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IT IS unfortunate that the Singapore stock market does not get the attention it deserves. There are still plenty of opportunities for smart retail investor money to make the first move, and reap the rewards when institutional firms recognise the potential.
On Wednesday, China conglomerate Citic announced plans to take a majority stake in mainboard-listed water treatment firm United Envirotech, after working out a deal with the firm's current largest shareholder, private equity firm KKR. United Envirotech is not the first China-based, Singapore-listed firm to come under the appreciative eyes of institutional investors this year. Chongqing developer Ying Li International Real Estate was bought into by a subsidiary of asset manager China Everbright Limited earlier this year.
Meanwhile, local logistics packaging firm Goodpack was also acquired by KKR. Semiconductor testing company STATS ChipPAC is being taken over by a Chinese firm. In a weak market, big players are seeing opportunities and attractive valuations in Singapore stocks. This is both good and bad news for the market. The good thing is that there are plenty of stocks on the market that could spring to life when dealmaking fever hits them. The bad news is that with each privatisation, the market loses yet another firm that could have benefited retail investors for many years to come.
As the liquidity downturn persists, what is increasingly clear is how Singapore Exchange (SGX) can never compete head-on with exchanges in regional markets especially in Hong Kong and now, China. Hong Kong has a daily traded value 10 times that of the Singapore market, and the Shanghai Stock Exchange, even more. Both are likely to increase if the upcoming trading link between the two is launched smoothly. Even the Thai stock exchange sees value traded that is twice that of Singapore. SGX senior executives prefer to focus on how the market has integrity and how easy it is to raise capital. Despite their protestations, the buzz around big-name new listings in Singapore is, uncomfortably, conspicuously absent.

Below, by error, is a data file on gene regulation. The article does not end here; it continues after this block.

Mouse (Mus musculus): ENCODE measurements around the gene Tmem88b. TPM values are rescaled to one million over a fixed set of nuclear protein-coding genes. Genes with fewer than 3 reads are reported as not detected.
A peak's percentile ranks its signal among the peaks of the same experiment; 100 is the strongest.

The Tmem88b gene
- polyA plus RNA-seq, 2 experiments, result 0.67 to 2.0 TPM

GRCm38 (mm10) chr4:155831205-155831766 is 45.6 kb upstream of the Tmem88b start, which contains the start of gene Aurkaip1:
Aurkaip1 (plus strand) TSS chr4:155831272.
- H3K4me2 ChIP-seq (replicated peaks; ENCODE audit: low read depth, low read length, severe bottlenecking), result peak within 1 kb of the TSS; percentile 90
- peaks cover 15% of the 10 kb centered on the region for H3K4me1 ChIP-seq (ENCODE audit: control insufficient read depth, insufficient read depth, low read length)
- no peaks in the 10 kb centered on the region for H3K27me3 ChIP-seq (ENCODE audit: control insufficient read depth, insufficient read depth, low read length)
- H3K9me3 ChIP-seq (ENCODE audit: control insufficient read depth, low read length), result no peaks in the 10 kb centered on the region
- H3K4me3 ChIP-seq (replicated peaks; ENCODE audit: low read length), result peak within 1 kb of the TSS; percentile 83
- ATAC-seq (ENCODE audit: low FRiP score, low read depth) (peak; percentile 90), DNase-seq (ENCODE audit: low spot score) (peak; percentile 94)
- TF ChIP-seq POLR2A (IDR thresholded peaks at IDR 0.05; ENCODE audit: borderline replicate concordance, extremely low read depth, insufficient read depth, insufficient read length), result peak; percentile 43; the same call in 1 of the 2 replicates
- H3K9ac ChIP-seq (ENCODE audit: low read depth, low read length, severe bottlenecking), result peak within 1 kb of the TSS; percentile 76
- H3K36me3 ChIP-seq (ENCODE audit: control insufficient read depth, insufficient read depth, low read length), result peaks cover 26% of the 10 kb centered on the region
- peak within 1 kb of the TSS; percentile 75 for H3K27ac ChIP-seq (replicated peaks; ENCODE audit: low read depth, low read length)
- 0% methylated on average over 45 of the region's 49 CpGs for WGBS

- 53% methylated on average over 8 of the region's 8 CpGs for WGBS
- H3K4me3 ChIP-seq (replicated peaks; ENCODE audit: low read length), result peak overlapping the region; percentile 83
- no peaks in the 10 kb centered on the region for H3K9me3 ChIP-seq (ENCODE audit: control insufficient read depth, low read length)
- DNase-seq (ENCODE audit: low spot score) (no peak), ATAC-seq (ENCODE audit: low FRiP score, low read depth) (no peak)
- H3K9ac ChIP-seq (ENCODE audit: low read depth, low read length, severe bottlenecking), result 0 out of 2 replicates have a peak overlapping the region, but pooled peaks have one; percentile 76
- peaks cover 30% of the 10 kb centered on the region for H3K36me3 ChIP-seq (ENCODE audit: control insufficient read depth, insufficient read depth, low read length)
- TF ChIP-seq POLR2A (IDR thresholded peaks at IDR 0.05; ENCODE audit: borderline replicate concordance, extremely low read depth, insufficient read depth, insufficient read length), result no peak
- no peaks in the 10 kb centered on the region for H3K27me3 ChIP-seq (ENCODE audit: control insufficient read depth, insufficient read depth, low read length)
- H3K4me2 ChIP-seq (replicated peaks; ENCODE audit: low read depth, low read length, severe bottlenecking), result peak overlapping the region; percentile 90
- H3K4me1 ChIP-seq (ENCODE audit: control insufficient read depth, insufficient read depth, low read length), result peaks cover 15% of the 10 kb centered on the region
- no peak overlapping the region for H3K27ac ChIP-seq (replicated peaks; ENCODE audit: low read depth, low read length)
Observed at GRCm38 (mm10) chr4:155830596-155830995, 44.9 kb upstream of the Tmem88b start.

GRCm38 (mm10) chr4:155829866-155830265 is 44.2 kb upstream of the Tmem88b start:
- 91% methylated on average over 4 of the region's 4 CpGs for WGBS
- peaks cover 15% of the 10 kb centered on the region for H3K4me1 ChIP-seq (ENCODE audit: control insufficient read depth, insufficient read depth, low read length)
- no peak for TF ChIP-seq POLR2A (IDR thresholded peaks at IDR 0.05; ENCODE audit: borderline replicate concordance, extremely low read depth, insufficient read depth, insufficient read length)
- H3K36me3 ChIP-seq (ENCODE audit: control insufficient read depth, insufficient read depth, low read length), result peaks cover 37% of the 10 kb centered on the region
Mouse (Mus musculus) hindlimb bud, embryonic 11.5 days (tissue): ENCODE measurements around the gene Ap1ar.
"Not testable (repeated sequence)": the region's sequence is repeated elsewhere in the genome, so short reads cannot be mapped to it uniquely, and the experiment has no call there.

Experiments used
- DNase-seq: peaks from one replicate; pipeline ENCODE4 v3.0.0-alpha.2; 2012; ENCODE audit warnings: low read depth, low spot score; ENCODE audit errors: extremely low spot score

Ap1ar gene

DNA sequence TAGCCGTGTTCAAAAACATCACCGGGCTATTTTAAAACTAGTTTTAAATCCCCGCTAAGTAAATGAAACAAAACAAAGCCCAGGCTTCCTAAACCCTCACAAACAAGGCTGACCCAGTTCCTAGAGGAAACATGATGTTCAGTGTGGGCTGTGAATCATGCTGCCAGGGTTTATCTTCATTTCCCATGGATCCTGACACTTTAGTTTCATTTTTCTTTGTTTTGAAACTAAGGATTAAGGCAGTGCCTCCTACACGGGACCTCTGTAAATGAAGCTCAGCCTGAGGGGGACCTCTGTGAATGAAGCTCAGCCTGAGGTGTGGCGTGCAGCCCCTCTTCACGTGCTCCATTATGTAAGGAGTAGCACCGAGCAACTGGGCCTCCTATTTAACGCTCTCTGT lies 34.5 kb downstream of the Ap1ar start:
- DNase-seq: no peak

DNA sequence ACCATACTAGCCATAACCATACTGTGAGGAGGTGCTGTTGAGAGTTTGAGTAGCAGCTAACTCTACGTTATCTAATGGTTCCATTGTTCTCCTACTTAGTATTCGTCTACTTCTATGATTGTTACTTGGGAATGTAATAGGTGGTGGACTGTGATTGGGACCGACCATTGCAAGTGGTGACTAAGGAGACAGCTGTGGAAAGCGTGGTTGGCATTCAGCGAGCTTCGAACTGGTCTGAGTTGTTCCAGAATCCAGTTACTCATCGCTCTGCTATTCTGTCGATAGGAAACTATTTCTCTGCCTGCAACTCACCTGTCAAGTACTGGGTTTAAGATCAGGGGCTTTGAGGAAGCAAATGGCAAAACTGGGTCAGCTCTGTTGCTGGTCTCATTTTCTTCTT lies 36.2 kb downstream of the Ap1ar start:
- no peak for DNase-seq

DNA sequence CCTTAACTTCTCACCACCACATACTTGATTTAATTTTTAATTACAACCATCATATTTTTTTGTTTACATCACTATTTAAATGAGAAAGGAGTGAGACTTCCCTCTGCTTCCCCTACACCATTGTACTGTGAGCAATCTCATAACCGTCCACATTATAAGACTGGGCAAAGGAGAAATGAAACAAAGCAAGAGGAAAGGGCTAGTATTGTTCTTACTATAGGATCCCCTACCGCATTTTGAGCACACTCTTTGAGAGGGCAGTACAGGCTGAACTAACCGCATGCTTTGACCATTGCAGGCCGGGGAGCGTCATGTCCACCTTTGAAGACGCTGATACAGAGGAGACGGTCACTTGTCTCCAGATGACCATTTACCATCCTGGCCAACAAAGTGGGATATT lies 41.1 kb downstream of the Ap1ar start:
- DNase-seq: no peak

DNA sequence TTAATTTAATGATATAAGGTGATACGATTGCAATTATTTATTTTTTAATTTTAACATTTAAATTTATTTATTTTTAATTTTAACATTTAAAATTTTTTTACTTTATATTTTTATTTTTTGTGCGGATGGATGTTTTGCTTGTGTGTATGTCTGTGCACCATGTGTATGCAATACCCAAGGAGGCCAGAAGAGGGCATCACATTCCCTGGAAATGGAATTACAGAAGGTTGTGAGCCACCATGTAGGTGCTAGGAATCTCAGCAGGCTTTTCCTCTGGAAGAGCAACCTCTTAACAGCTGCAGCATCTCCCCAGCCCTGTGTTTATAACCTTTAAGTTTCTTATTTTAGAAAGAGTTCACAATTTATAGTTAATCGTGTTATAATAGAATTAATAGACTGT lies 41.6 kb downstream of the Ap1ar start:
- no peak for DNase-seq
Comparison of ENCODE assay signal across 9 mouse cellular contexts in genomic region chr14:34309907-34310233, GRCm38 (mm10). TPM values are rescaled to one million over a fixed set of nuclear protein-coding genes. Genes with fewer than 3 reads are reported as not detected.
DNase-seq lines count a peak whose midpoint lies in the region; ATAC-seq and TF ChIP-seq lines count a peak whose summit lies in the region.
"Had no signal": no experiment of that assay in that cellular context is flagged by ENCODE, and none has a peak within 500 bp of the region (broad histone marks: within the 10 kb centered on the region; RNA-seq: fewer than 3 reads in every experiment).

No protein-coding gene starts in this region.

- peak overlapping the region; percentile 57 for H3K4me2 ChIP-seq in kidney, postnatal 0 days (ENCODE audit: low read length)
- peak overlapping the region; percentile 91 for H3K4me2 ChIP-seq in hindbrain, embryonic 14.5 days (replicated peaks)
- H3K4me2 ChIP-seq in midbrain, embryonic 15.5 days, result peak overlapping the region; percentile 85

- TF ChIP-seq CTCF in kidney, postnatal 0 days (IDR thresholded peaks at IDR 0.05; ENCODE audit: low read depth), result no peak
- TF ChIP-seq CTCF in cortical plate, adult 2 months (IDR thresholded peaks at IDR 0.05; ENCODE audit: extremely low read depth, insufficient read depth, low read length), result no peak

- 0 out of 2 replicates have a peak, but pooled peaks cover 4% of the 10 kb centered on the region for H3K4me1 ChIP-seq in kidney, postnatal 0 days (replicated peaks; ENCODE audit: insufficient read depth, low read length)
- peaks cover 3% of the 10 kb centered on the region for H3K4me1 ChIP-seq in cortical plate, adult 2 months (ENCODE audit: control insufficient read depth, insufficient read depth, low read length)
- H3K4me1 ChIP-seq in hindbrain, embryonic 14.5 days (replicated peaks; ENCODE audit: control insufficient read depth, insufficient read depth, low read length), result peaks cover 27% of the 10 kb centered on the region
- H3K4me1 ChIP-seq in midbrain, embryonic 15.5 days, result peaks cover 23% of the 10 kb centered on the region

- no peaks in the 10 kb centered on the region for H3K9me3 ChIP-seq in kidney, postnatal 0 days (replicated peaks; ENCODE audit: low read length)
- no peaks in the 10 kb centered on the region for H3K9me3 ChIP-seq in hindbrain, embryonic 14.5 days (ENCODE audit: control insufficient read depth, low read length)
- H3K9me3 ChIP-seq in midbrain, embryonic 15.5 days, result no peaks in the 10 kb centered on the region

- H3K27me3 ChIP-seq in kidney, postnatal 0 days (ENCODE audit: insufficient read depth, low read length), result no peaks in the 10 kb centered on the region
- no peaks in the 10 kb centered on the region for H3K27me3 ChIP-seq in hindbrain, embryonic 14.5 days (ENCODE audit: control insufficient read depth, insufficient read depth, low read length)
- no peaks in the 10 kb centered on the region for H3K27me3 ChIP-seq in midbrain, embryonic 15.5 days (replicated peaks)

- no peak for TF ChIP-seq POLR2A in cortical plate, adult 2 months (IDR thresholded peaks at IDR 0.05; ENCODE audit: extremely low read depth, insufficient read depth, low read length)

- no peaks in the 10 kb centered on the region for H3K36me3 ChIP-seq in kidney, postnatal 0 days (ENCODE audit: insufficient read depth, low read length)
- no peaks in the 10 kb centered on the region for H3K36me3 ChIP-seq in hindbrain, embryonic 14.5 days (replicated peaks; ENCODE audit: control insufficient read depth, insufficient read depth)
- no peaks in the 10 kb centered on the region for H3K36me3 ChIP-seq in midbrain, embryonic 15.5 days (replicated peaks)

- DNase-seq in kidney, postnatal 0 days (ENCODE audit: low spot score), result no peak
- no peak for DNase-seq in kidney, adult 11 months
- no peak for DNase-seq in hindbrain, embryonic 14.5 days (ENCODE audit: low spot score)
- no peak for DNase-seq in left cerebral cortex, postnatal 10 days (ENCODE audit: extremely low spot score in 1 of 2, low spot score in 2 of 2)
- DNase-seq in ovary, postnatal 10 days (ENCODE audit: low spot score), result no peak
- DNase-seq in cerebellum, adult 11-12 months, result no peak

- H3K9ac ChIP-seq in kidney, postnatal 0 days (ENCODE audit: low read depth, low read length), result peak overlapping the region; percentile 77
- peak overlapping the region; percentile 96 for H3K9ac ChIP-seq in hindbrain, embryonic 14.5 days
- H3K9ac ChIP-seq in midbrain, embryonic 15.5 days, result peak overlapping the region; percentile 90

It is time, however, for market players to move beyond lamenting this sad state of affairs. As the world gets engrossed in the Shanghai-Hong Kong trading link, there are a couple of ways the Singapore market can plan a way forward. The first is to focus on its core sector strengths and aim to become the best in the region, if not the world, in them. These include real estate investment trusts (Reits), shipping, offshore & marine, and commodities products. Each of these sectors offers investment opportunities beyond a vanilla equity stake. Business trusts or derivatives have room to grow here. Singapore's existing financial, manpower and infrastructural ecosystem around these sectors can be strengthened.
And then there is the burgeoning sector of crowdfunding to support a business idea. Currently, people pay small amounts to get a reward of some sort if the idea goes through. They do not get an equity stake in a business-minded startup. This can change once a viable regulatory framework is put in place by SGX. An equity crowdfunding platform is already supported by a reasonably vibrant startup ecosystem here. While it is not advisable for most retail investors to engage in what is essentially investing in risky enterprises with high failure rates and unproven leadership, having an equity crowdfunding mechanism in place will plug a gap in the local market. It might even get people interested in investing again. Singapore must keep finding ways to stay ahead of the world.